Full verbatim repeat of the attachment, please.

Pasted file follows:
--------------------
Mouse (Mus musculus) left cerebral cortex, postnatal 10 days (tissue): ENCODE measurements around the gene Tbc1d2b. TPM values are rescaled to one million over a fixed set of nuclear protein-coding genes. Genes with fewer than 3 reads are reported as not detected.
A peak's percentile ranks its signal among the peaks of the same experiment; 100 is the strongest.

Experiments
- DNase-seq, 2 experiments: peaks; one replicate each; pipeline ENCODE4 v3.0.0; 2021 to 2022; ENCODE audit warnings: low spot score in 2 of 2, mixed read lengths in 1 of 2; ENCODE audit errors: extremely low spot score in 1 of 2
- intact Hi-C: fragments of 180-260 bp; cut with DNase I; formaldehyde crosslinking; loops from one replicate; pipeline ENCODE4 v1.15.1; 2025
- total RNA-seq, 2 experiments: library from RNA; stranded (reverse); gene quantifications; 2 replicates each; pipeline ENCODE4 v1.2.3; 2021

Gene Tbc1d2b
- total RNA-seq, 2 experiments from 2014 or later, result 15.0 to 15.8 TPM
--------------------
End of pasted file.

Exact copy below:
Mouse (Mus musculus) left cerebral cortex, postnatal 10 days (tissue): ENCODE measurements around the gene Tbc1d2b. TPM values are rescaled to one million over a fixed set of nuclear protein-coding genes. Genes with fewer than 3 reads are reported as not detected.
A peak's percentile ranks its signal among the peaks of the same experiment; 100 is the strongest.

Experiments
- DNase-seq, 2 experiments: peaks; one replicate each; pipeline ENCODE4 v3.0.0; 2021 to 2022; ENCODE audit warnings: low spot score in 2 of 2, mixed read lengths in 1 of 2; ENCODE audit errors: extremely low spot score in 1 of 2
- intact Hi-C: fragments of 180-260 bp; cut with DNase I; formaldehyde crosslinking; loops from one replicate; pipeline ENCODE4 v1.15.1; 2025
- total RNA-seq, 2 experiments: library from RNA; stranded (reverse); gene quantifications; 2 replicates each; pipeline ENCODE4 v1.2.3; 2021

Gene Tbc1d2b
- total RNA-seq, 2 experiments from 2014 or later, result 15.0 to 15.8 TPM